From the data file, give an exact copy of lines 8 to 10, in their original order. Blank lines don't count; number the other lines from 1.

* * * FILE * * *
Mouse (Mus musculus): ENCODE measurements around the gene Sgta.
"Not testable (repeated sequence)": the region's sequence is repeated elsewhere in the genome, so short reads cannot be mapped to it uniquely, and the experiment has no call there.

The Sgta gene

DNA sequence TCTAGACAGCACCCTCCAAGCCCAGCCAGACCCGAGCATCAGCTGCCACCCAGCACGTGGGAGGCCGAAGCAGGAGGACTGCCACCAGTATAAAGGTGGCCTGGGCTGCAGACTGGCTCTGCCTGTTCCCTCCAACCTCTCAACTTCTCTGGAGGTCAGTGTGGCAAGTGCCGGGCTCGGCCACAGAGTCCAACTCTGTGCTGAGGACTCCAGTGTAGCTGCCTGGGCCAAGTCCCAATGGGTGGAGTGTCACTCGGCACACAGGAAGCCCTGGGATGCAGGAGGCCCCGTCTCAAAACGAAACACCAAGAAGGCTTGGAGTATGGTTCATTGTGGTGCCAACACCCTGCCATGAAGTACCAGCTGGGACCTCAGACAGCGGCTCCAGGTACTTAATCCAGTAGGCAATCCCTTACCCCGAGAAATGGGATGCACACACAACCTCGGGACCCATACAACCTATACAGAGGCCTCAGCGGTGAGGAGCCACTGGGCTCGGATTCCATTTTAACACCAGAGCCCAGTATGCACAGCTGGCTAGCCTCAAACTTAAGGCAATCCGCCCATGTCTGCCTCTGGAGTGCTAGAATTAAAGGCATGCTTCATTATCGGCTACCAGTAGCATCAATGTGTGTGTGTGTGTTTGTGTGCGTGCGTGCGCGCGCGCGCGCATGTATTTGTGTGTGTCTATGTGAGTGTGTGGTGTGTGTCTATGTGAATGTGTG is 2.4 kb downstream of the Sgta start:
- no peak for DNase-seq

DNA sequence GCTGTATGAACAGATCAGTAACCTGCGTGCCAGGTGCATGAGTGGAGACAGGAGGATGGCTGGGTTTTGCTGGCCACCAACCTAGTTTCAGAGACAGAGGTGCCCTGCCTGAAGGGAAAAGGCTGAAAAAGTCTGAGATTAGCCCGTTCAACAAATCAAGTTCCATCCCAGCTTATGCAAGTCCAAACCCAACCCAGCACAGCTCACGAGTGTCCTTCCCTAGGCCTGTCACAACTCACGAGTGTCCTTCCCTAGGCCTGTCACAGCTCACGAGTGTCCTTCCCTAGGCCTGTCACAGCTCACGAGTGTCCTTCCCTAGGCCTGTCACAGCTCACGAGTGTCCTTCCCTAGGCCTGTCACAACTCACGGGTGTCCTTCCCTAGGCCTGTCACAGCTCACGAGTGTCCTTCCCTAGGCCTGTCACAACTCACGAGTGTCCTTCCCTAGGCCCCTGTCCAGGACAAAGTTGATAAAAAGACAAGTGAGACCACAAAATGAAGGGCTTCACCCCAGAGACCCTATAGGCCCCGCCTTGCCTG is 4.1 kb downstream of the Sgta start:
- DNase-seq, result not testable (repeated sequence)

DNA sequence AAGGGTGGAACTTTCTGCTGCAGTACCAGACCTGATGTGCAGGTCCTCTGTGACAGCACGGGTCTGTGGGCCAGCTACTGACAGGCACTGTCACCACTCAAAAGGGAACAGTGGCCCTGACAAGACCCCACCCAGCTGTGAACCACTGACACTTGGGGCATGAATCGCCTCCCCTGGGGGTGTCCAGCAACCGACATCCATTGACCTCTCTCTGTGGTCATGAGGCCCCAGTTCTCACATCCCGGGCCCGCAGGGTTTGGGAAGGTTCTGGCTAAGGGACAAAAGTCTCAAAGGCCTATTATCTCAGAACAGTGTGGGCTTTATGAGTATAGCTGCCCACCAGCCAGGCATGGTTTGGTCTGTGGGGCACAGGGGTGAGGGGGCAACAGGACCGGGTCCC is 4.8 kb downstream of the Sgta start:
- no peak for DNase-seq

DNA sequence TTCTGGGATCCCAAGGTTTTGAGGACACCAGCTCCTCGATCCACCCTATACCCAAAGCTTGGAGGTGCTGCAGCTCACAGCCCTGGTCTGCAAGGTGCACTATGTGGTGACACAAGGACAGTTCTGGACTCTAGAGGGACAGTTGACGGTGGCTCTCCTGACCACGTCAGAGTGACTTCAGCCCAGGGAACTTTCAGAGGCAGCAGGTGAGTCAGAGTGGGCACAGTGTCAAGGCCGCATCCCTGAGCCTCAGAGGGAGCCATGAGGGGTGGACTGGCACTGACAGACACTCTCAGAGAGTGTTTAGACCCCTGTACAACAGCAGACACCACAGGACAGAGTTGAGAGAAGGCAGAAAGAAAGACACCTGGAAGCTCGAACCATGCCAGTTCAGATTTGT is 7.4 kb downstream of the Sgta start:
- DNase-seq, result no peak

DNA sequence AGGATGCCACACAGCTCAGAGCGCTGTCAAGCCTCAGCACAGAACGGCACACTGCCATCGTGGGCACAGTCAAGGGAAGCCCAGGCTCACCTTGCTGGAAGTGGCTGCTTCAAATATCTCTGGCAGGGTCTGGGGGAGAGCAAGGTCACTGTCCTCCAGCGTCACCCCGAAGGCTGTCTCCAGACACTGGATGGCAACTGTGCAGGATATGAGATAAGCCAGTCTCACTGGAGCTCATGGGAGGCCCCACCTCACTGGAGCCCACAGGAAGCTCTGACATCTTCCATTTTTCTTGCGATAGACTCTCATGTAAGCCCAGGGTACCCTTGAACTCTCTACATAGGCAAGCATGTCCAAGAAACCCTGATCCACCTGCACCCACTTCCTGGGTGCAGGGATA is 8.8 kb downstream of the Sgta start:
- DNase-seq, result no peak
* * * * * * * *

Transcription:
DNA sequence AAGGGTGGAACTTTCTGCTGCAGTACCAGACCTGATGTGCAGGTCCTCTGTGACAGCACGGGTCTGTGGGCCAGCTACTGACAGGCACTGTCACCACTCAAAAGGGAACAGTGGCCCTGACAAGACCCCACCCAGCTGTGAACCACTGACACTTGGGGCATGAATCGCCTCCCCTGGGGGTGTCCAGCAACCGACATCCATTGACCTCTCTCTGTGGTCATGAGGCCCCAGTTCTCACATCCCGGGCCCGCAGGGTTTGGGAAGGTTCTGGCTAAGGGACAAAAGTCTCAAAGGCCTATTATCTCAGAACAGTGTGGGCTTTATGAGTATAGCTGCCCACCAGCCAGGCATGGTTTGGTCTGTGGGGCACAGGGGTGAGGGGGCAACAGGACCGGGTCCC is 4.8 kb downstream of the Sgta start:
- no peak for DNase-seq

DNA sequence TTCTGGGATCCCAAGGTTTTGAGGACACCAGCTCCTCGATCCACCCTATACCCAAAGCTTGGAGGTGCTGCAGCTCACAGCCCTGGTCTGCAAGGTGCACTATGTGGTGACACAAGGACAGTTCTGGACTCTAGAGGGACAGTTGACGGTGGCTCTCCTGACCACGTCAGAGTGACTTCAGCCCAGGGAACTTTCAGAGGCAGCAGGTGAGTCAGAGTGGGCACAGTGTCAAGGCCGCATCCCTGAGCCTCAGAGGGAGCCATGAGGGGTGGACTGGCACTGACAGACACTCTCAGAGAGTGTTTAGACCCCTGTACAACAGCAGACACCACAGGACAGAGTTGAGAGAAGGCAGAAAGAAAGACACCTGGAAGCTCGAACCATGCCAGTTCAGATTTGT is 7.4 kb downstream of the Sgta start: